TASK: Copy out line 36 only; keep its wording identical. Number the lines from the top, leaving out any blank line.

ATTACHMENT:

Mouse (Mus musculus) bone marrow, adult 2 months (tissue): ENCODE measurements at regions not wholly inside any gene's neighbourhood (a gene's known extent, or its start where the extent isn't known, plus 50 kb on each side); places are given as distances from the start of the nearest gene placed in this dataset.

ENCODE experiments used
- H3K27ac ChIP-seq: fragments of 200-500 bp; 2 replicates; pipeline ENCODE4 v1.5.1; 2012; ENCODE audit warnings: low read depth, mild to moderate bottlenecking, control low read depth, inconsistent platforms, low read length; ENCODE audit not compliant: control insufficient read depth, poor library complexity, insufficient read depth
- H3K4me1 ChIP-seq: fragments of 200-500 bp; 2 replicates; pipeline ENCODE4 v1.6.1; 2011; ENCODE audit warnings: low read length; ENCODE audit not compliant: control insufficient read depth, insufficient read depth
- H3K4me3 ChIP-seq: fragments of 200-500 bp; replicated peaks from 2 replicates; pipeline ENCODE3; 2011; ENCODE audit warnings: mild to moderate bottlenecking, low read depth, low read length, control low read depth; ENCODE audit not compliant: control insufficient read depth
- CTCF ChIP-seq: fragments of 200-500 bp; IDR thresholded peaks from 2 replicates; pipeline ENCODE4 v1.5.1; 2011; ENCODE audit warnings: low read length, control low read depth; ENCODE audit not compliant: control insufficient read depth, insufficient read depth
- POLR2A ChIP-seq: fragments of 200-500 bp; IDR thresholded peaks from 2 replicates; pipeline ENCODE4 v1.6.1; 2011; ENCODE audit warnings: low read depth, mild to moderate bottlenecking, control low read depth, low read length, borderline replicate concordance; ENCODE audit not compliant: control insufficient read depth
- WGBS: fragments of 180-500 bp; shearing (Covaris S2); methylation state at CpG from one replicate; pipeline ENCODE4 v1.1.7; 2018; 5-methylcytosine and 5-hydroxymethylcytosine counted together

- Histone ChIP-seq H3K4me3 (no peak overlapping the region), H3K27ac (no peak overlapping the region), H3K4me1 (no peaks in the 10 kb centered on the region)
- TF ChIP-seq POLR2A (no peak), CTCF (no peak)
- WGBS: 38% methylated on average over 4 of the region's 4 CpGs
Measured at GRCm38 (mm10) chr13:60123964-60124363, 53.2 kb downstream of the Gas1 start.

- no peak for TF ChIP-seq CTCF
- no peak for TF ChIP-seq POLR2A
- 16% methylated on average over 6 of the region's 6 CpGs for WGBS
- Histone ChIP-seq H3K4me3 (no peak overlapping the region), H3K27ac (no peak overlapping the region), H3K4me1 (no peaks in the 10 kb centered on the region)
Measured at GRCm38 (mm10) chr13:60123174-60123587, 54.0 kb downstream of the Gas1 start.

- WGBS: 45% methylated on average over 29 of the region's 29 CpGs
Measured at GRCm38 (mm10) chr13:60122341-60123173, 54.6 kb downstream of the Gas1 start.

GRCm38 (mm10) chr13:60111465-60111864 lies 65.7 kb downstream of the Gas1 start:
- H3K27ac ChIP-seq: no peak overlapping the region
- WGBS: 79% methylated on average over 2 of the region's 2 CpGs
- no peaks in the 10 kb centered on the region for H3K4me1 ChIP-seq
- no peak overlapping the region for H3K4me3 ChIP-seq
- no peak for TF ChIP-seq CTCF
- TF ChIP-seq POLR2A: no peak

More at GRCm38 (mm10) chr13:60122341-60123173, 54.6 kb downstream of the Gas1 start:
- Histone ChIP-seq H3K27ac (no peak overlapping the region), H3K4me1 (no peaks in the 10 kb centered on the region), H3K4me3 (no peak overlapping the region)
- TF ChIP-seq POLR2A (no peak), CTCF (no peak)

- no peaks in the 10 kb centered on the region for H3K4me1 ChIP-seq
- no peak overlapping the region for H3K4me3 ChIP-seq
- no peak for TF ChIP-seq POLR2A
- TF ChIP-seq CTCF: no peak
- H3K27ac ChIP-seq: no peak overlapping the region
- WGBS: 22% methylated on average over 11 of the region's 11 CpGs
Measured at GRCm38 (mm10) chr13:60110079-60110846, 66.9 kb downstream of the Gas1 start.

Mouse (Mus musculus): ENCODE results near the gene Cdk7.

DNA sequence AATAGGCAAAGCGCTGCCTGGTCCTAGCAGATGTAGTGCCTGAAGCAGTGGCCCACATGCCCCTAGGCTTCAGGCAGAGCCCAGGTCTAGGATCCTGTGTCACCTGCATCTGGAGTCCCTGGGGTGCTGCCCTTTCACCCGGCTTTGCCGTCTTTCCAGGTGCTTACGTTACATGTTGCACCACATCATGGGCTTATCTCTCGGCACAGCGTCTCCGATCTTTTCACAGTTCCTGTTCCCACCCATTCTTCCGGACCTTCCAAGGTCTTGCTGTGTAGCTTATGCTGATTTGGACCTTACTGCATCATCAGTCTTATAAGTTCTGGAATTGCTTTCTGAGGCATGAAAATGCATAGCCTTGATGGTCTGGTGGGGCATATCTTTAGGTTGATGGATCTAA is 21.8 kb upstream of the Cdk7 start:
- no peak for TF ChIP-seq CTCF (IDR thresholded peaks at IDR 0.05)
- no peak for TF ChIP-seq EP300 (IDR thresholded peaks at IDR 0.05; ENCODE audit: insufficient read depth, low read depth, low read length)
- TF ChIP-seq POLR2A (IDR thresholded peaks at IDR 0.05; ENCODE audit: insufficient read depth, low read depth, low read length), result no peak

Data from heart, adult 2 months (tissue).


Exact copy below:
Measured at GRCm38 (mm10) chr13:60110079-60110846, 66.9 kb downstream of the Gas1 start.